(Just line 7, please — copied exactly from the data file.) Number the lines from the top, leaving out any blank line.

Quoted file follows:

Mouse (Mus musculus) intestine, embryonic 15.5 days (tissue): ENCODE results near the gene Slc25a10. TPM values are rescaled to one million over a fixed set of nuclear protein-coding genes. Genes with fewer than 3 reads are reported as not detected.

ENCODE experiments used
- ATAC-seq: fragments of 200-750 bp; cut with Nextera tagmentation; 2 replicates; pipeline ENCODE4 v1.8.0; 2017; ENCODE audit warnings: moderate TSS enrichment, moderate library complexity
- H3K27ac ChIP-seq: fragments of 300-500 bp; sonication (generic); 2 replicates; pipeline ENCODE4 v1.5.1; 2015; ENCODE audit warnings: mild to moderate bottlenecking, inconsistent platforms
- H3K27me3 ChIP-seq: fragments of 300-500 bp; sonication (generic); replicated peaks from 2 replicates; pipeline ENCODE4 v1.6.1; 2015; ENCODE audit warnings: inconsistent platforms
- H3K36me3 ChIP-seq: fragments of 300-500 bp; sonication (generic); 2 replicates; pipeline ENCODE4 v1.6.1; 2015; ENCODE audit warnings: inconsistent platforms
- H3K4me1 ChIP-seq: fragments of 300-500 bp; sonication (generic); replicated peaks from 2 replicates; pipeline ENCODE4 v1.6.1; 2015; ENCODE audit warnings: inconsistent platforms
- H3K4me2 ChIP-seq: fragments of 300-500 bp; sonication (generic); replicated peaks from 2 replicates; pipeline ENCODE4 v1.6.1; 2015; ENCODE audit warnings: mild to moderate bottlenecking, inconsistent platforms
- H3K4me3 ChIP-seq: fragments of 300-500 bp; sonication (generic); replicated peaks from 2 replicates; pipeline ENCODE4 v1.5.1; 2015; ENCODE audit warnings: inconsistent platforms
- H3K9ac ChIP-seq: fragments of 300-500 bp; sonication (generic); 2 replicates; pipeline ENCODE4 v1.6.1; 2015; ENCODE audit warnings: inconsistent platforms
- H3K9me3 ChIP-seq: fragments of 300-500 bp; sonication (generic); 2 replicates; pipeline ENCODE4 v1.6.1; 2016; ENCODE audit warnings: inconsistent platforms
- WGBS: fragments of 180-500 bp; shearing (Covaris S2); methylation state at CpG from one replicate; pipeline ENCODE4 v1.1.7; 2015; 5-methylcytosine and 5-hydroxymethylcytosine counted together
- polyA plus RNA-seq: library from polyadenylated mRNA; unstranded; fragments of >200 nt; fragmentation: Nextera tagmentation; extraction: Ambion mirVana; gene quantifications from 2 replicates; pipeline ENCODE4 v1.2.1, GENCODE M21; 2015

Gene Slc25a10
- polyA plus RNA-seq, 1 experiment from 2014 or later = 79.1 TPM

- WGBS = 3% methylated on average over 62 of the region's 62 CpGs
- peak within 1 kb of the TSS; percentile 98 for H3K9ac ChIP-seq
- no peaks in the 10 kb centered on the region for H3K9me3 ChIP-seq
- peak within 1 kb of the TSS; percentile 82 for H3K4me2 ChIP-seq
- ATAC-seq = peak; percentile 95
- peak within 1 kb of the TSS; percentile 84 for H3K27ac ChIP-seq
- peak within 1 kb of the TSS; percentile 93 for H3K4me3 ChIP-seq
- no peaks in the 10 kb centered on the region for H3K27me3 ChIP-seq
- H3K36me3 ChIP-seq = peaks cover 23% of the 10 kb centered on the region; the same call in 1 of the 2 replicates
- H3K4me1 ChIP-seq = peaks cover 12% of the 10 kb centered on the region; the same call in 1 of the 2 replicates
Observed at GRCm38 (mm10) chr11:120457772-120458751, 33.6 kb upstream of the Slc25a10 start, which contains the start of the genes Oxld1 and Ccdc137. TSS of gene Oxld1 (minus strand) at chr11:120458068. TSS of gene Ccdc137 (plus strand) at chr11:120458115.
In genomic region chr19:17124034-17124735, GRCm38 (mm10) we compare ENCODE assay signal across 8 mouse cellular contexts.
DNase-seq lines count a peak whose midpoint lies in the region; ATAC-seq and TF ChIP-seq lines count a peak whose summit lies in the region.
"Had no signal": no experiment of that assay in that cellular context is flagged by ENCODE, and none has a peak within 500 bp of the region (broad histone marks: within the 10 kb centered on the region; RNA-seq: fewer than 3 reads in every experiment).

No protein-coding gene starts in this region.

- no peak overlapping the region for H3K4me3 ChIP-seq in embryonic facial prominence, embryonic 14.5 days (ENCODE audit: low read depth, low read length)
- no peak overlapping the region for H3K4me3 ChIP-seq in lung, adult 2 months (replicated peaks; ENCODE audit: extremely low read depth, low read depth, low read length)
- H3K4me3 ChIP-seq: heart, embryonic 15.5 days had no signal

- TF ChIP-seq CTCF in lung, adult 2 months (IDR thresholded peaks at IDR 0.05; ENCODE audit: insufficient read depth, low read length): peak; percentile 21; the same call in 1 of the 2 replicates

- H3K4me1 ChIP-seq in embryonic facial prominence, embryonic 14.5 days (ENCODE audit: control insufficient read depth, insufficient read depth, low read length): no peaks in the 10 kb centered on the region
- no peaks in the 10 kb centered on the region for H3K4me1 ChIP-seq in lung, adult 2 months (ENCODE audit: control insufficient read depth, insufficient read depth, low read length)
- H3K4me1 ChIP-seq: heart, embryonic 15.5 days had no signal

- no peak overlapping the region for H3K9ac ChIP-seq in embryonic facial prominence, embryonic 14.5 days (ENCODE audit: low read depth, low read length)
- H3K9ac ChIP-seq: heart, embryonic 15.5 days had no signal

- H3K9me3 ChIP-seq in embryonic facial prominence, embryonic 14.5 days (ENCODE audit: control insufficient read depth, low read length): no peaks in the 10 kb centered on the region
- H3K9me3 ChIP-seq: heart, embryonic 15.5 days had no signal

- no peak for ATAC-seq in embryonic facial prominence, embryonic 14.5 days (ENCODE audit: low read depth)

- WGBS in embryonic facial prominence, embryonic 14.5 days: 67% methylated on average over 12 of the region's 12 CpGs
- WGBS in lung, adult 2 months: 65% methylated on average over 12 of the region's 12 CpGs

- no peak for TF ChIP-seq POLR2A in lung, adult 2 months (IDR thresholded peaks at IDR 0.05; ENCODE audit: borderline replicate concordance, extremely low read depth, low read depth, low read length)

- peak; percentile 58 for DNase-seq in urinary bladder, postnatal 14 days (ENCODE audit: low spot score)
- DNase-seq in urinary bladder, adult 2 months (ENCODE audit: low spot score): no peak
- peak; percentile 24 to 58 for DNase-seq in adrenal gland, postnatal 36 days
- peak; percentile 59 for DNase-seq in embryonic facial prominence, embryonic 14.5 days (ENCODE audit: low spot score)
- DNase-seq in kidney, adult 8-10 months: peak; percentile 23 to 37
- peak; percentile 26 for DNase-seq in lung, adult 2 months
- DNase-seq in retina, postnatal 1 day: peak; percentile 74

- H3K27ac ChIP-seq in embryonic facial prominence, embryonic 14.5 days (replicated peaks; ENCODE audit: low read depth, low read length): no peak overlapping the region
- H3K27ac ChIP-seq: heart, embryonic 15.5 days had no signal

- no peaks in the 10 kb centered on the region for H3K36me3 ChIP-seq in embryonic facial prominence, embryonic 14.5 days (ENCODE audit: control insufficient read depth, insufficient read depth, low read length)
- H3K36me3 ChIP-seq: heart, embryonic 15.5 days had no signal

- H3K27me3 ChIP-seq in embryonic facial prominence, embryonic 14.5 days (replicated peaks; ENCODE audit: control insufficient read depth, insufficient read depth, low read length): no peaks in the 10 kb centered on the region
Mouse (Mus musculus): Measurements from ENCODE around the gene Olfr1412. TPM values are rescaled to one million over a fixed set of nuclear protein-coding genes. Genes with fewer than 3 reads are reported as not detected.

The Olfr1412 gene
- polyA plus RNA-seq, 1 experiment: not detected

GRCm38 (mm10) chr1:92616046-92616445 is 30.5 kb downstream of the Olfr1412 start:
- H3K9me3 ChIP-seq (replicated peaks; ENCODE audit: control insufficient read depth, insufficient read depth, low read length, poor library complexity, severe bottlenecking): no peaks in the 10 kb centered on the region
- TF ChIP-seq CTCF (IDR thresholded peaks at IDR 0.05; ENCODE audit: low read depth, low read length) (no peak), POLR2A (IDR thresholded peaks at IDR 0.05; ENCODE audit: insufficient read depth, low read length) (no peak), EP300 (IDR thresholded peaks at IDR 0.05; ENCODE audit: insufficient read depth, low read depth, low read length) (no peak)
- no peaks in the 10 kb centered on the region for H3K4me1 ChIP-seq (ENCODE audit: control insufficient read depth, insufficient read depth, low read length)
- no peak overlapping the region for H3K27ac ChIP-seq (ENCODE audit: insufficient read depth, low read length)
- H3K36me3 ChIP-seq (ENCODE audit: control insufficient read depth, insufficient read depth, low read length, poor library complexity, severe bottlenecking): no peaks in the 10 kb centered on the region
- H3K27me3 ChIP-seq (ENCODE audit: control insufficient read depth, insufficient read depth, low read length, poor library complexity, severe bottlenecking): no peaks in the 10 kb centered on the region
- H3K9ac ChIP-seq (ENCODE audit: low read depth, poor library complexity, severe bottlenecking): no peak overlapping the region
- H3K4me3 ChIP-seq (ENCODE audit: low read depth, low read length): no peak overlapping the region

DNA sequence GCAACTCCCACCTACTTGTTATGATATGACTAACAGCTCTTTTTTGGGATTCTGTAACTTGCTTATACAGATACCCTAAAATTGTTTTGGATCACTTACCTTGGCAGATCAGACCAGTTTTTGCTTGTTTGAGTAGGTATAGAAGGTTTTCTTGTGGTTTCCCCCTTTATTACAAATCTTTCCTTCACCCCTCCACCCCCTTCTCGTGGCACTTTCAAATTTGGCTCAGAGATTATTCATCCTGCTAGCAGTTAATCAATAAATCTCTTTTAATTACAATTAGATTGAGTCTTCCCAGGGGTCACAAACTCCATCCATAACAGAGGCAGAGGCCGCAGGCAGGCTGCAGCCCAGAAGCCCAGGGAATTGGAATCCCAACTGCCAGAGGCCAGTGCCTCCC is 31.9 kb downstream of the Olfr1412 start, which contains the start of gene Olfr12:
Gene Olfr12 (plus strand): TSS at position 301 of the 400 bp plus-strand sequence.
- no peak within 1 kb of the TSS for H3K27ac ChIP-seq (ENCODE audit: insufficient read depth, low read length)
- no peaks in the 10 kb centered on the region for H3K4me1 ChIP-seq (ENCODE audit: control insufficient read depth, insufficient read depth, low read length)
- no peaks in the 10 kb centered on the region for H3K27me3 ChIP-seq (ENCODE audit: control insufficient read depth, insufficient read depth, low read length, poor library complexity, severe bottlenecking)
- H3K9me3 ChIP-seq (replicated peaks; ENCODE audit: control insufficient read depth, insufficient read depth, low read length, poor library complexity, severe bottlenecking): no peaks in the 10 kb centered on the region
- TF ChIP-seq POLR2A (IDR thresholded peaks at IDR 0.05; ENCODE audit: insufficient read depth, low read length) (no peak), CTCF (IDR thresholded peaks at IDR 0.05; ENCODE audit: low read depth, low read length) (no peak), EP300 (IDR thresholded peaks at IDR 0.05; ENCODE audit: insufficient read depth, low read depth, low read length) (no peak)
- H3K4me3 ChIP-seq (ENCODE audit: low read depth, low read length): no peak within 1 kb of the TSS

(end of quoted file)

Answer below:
- H3K4me1 ChIP-seq: fragments of 300-500 bp; sonication (generic); replicated peaks from 2 replicates; pipeline ENCODE4 v1.6.1; 2015; ENCODE audit warnings: inconsistent platforms